July 2, 2015
Whitewashing Najib’s image won’t do
by Stephen Ng@www.malaysiakini.com
COMMENT: I scoured through the media to see how a public relations mogul has been able to salvage Prime Minister Najib Abdul Razak’s reputation.
First, allow me to qualify myself. I am from a public relations (PR) background and has also been a writer all my life; hence, it naturally interests me when there is something I can learn from a PR practitioner although in my opinion, there are many more qualified PR practitioners in the country than Lim Kok Wing himself.
Lim is more of an advertising man than a PR practitioner; therefore, it is not surprising to see the quality of work produced is below par excellence. This is my personal opinion and I will explain why I am saying this.
In the last one month or so, there has been no significant change in the people’s perception of Najib. If anything, it has only gone from bad to worse. People are in fact gravitating towards former Prime Minister Dr Mahathir Mohamad and the Crown Prince of Johor (TMJ) Tunku Ismail Sultan Ibrahim for what they have to say. Najib might as well review his contract with Lim, to see if he is getting his money’s worth.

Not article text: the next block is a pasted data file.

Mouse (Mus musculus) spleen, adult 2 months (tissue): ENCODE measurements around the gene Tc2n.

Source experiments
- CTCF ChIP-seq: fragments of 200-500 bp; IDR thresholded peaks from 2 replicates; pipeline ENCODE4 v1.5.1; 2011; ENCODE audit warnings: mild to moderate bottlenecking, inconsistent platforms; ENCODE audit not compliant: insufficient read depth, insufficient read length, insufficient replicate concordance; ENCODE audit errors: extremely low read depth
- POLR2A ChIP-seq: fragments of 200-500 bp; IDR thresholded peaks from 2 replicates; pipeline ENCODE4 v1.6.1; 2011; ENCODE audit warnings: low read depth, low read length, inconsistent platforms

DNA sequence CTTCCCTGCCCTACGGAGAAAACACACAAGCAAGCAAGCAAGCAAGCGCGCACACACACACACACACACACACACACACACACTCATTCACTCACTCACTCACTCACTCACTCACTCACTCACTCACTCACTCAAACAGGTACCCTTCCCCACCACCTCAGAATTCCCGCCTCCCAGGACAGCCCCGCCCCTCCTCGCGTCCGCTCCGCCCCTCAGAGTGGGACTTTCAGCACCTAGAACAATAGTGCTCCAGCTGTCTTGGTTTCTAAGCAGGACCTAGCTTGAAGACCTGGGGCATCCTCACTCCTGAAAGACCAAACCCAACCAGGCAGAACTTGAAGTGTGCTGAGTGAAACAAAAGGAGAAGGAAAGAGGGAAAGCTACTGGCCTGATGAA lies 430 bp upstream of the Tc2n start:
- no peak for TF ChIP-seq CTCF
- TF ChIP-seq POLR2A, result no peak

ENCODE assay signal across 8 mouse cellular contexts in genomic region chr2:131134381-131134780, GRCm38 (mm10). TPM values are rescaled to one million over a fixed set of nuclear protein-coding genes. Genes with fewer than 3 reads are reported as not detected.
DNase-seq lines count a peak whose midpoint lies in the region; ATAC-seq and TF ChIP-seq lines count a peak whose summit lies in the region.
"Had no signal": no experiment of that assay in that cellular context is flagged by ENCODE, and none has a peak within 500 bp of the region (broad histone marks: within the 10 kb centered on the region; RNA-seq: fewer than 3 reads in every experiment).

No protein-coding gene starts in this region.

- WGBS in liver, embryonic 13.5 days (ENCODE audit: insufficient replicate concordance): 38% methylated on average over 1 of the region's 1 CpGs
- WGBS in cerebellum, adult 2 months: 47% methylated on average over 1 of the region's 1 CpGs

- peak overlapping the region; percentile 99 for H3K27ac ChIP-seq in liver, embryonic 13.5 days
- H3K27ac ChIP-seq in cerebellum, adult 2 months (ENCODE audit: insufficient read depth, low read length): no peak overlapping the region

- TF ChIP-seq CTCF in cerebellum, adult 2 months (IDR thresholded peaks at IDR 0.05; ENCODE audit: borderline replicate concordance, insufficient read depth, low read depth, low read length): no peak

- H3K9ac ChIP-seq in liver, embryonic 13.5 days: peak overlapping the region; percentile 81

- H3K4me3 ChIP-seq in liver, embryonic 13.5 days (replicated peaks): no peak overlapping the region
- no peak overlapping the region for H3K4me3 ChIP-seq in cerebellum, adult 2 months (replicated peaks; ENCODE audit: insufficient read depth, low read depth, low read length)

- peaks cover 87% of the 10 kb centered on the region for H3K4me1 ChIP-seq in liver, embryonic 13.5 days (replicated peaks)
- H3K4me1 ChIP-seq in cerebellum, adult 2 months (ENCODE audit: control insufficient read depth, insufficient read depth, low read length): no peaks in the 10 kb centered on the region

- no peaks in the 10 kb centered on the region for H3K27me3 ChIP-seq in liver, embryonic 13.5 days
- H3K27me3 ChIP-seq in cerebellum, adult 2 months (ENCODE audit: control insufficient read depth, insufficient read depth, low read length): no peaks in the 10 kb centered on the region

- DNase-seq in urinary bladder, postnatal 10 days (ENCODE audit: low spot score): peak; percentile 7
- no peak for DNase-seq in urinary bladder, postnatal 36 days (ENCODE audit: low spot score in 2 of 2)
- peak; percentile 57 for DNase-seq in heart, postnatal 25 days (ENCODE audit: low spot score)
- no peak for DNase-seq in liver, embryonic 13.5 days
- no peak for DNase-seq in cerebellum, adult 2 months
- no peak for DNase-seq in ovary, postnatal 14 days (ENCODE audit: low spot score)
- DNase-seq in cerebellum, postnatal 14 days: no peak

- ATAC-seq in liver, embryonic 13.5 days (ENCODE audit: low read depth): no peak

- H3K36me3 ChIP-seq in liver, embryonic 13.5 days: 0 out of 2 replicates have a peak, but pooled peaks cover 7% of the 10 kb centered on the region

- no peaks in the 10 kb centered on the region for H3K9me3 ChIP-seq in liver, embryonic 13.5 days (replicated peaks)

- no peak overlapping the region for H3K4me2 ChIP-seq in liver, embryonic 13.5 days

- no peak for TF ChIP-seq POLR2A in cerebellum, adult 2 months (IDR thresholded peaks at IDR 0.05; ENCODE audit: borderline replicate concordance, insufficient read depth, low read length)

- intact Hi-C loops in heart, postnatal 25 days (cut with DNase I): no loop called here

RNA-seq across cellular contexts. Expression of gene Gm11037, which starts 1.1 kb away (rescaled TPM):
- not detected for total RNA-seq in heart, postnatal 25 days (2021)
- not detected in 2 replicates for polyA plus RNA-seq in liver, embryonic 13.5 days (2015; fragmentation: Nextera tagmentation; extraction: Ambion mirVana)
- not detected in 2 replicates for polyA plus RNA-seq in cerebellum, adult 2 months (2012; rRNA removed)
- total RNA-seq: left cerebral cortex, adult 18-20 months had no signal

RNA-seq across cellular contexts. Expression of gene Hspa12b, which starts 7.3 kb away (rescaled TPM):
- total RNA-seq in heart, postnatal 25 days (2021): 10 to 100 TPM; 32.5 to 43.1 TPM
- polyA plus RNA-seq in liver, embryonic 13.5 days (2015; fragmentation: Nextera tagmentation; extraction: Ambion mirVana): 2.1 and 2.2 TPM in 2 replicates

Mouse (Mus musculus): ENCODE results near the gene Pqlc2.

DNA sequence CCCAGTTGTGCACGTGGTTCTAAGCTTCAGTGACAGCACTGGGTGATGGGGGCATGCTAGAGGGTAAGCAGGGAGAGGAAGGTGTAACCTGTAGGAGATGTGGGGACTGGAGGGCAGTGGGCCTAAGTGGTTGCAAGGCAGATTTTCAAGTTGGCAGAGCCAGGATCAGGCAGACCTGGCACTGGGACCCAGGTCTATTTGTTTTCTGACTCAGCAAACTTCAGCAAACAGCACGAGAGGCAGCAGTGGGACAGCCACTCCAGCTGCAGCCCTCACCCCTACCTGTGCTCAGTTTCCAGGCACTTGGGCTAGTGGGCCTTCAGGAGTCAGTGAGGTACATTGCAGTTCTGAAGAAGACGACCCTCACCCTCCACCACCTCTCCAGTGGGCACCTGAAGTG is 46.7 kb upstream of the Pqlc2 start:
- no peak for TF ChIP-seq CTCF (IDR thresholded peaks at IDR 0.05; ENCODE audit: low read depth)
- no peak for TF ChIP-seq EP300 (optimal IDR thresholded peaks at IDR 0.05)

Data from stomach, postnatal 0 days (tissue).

Little done so far
Let me elaborate. Lim said that he was not involved with the Nothing2Hide seminar. However, after the incident, little damage control was done to salvage Najib’s reputation. The fact that Najib did not turn up for the event was already seen as ‘chickening’ out, especially when he learned that his ally-turned-nemesis Dr Mahathir was there at the event.
To make matters worse, Inspector-General of Police (IGP) Khalid Abu Bakar took it upon himself to advise Najib not to attend the meeting. Using the safety of the Prime Minister is not an excuse, especially in a country which is supposed to enjoy peace and harmony. On record, no one has threatened Najib’s life and certainly not the people who attended the meeting.